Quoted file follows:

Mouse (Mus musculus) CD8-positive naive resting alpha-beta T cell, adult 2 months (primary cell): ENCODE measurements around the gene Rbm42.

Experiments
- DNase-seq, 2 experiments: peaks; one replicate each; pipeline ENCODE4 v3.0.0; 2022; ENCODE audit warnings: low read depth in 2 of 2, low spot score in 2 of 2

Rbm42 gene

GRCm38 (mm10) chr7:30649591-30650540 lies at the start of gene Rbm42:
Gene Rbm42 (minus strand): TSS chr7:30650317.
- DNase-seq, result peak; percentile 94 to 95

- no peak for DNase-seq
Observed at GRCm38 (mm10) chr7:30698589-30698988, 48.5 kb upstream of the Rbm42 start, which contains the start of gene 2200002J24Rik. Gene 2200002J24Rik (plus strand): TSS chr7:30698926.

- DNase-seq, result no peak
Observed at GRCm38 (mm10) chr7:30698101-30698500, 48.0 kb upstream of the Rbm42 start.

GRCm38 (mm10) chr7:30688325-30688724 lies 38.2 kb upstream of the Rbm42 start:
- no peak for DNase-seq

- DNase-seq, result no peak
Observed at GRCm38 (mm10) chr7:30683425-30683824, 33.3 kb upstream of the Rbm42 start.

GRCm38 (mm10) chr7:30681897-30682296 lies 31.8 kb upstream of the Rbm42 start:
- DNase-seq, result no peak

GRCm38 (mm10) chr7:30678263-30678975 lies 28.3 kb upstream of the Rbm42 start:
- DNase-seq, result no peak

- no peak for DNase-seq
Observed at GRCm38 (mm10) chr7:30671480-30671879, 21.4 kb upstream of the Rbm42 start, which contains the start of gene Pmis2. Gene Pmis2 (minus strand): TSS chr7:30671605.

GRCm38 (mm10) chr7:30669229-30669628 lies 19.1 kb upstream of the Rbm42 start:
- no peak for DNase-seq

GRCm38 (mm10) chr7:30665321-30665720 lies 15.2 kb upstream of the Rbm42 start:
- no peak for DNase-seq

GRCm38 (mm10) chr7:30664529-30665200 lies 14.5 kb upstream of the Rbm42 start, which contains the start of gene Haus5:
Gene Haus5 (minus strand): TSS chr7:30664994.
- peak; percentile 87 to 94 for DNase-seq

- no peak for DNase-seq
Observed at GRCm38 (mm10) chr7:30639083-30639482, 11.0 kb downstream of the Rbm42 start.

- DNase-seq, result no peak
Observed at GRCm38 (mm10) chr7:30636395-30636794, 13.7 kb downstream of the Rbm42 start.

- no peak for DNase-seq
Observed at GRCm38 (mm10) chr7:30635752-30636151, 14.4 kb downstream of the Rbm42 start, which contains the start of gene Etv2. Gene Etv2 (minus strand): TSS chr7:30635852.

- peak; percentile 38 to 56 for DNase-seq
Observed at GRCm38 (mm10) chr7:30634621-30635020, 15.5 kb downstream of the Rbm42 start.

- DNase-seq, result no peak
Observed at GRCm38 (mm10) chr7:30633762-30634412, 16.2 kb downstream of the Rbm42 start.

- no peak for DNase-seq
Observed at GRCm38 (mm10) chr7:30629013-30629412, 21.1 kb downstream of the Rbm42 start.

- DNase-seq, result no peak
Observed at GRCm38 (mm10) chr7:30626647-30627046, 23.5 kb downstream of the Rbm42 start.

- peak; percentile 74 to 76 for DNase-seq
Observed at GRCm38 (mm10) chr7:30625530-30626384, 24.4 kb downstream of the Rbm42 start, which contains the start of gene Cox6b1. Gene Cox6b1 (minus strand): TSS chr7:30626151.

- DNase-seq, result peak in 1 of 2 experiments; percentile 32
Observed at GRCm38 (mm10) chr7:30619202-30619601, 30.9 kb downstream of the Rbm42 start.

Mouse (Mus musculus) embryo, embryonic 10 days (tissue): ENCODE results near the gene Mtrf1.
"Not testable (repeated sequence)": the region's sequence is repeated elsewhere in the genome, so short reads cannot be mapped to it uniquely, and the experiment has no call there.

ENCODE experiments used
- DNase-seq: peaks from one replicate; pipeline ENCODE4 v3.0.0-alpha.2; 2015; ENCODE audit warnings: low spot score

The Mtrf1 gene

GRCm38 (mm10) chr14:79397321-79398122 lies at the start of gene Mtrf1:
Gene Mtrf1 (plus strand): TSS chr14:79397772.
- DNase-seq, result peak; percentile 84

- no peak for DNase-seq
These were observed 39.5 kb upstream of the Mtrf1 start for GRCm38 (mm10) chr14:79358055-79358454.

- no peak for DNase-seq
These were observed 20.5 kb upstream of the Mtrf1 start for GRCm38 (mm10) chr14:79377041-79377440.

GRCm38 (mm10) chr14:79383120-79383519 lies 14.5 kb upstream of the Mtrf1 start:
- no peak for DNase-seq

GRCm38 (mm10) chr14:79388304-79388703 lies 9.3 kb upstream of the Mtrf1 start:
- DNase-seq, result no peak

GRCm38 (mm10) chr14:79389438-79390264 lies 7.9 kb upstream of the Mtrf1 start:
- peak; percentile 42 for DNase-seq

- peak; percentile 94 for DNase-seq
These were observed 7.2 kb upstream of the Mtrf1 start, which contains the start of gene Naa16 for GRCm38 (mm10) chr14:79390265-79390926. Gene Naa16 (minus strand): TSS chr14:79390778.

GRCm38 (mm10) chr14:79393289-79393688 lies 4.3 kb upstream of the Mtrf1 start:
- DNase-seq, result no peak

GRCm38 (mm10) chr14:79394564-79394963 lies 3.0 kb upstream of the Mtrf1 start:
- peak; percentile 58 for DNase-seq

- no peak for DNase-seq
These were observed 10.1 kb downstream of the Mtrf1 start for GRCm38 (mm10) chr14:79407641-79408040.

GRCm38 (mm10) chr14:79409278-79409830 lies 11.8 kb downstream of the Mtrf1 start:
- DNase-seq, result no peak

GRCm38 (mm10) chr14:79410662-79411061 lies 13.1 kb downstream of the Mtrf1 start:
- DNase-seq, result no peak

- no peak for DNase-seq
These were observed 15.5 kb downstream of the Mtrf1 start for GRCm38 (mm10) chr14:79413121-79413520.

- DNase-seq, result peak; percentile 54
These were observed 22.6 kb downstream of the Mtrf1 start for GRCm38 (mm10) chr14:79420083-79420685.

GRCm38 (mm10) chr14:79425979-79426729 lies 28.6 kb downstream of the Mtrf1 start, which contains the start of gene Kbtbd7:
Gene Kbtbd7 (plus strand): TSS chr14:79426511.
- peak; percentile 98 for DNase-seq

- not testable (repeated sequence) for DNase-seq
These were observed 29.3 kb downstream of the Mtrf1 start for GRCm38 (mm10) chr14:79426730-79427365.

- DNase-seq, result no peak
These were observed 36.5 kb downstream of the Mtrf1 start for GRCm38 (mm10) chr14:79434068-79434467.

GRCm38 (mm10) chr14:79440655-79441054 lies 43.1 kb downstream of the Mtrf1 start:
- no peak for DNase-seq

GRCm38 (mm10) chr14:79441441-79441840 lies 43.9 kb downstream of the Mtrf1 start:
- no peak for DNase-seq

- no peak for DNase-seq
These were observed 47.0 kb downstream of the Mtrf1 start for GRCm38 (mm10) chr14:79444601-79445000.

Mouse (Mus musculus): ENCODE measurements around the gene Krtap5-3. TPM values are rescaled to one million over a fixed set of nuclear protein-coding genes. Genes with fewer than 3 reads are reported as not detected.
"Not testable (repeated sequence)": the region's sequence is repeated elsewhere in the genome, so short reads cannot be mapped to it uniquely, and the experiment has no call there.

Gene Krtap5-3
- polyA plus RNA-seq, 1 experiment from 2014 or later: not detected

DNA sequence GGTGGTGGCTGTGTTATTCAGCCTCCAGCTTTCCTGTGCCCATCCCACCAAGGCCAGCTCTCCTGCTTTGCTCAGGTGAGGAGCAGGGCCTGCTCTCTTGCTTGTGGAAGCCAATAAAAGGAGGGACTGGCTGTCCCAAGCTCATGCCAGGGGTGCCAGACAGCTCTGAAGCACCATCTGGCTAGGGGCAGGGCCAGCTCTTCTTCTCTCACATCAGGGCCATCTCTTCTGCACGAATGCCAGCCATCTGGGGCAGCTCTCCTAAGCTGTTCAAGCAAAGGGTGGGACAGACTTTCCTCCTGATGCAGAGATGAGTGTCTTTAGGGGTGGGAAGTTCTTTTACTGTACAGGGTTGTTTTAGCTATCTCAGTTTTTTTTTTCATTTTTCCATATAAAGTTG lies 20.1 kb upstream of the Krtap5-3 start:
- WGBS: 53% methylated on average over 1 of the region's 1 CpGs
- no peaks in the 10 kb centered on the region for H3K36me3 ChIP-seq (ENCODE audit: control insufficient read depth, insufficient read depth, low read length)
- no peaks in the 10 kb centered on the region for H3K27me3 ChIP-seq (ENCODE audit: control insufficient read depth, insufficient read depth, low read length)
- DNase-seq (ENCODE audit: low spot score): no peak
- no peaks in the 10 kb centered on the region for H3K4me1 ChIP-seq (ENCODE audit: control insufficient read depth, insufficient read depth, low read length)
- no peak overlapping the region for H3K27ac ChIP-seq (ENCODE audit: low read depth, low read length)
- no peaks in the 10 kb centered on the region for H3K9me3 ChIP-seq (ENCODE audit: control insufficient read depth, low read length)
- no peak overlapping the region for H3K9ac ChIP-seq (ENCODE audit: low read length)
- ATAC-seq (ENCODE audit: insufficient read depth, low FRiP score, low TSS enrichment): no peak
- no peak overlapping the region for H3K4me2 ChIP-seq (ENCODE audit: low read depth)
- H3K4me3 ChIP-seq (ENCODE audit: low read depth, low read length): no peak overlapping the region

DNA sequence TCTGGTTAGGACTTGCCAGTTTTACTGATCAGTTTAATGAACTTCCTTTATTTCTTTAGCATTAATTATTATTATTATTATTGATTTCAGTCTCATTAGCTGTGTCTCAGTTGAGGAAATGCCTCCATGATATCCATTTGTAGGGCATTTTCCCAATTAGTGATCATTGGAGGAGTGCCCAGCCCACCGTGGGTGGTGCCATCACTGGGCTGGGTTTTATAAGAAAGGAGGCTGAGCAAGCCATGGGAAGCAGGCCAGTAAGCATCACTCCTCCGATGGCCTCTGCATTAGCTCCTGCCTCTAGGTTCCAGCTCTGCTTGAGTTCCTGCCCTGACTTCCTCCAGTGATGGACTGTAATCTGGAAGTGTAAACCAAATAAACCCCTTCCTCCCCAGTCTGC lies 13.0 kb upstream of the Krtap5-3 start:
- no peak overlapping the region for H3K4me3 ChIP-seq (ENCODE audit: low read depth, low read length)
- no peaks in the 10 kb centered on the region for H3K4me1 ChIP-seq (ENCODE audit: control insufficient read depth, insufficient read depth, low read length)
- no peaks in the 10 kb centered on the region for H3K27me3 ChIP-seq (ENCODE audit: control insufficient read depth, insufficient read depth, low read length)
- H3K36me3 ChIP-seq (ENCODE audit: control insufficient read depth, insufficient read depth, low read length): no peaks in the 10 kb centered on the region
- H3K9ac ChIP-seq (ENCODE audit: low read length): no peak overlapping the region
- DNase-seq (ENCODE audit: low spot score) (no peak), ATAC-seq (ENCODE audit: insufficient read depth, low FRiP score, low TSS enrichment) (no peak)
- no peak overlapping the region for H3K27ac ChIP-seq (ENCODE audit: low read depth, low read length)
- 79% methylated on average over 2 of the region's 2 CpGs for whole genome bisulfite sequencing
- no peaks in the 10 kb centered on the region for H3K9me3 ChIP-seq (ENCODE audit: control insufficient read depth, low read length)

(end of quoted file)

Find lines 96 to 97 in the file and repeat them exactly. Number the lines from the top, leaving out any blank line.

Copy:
Gene Krtap5-3
- polyA plus RNA-seq, 1 experiment from 2014 or later: not detected